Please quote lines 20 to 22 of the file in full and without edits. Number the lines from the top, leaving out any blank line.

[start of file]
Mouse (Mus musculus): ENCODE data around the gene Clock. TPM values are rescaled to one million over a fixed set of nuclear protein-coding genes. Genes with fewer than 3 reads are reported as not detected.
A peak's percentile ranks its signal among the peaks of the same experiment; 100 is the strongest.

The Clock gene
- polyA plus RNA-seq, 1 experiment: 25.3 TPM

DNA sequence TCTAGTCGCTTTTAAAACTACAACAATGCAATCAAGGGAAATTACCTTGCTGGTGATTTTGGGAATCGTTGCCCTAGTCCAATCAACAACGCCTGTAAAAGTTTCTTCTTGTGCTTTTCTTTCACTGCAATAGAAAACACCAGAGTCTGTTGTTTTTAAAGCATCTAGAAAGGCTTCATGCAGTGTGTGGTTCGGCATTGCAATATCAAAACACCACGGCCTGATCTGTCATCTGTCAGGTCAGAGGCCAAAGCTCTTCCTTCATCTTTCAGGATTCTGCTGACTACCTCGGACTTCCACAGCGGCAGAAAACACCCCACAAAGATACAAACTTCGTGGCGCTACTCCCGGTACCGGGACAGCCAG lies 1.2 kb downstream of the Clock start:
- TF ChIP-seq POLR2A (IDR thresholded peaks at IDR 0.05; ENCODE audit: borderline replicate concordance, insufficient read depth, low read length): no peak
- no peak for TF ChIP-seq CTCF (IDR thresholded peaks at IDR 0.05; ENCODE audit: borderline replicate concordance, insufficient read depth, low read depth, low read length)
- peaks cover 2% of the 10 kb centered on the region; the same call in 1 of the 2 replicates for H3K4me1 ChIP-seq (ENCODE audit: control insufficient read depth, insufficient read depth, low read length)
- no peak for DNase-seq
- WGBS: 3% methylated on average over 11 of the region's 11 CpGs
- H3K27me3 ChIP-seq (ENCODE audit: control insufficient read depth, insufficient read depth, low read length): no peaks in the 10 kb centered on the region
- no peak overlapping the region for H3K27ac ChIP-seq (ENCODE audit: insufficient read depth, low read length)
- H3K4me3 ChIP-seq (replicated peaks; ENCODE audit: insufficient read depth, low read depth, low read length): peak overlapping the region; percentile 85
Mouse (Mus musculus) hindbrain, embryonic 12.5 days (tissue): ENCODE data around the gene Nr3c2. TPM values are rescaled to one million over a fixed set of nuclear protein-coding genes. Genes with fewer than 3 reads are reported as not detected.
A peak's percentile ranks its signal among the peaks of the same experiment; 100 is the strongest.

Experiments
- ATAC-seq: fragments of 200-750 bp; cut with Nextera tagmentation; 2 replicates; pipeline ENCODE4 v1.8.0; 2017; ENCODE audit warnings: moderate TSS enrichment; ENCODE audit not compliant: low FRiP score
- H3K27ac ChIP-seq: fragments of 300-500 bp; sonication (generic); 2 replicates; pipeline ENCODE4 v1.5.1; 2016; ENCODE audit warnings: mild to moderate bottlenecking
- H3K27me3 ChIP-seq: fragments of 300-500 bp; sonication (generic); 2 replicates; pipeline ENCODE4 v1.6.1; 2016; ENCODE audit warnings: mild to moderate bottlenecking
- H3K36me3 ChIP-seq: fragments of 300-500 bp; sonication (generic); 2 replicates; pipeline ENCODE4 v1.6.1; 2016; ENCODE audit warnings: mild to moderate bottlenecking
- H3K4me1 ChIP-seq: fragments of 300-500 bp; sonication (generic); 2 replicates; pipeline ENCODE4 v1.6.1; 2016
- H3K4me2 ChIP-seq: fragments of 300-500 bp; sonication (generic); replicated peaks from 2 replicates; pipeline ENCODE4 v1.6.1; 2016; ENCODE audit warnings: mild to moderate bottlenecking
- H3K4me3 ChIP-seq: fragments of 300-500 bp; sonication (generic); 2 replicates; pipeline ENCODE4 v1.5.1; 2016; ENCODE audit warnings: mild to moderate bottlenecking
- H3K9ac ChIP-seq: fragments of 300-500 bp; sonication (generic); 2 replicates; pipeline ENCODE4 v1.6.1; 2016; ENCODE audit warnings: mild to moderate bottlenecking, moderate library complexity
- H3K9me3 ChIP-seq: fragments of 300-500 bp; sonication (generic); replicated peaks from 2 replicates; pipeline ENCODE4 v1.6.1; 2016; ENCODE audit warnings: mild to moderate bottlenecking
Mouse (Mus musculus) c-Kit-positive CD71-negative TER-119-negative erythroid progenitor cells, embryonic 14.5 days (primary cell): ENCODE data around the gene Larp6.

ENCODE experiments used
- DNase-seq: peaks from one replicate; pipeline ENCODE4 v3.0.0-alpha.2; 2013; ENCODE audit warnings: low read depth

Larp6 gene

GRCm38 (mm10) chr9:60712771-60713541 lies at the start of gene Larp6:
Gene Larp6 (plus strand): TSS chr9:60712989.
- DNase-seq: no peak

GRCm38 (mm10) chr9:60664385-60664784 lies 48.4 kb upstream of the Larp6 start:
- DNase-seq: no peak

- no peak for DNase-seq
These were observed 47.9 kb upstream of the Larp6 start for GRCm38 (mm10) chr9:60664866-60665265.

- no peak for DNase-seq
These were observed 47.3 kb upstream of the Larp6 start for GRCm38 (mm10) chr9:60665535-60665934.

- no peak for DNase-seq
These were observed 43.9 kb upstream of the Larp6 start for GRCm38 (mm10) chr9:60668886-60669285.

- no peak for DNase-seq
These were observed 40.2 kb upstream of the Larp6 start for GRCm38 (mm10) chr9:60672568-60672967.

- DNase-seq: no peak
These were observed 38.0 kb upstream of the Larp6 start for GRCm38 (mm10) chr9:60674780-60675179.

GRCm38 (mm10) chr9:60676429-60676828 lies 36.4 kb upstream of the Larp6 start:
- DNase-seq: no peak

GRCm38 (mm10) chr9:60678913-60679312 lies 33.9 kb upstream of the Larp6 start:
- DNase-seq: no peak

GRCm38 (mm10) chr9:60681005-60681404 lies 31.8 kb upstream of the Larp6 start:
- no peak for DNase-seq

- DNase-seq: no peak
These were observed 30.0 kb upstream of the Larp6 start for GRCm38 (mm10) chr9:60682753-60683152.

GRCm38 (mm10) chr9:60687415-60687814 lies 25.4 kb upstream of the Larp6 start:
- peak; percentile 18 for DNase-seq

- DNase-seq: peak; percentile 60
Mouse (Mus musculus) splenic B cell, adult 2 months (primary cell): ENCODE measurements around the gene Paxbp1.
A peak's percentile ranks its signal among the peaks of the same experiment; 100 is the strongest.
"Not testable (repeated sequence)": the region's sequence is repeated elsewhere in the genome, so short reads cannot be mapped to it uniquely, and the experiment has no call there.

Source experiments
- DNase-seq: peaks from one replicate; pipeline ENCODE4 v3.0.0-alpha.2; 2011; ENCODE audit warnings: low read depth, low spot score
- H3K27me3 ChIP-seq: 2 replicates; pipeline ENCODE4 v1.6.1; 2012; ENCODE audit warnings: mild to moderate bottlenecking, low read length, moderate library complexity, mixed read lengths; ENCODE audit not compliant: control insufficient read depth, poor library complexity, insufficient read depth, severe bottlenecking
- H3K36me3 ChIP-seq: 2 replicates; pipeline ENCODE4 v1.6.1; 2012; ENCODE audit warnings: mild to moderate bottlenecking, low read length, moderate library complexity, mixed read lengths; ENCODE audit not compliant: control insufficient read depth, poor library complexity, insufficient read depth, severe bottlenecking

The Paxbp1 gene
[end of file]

- H3K36me3 ChIP-seq: fragments of 300-500 bp; sonication (generic); 2 replicates; pipeline ENCODE4 v1.6.1; 2016; ENCODE audit warnings: mild to moderate bottlenecking
- H3K4me1 ChIP-seq: fragments of 300-500 bp; sonication (generic); 2 replicates; pipeline ENCODE4 v1.6.1; 2016
- H3K4me2 ChIP-seq: fragments of 300-500 bp; sonication (generic); replicated peaks from 2 replicates; pipeline ENCODE4 v1.6.1; 2016; ENCODE audit warnings: mild to moderate bottlenecking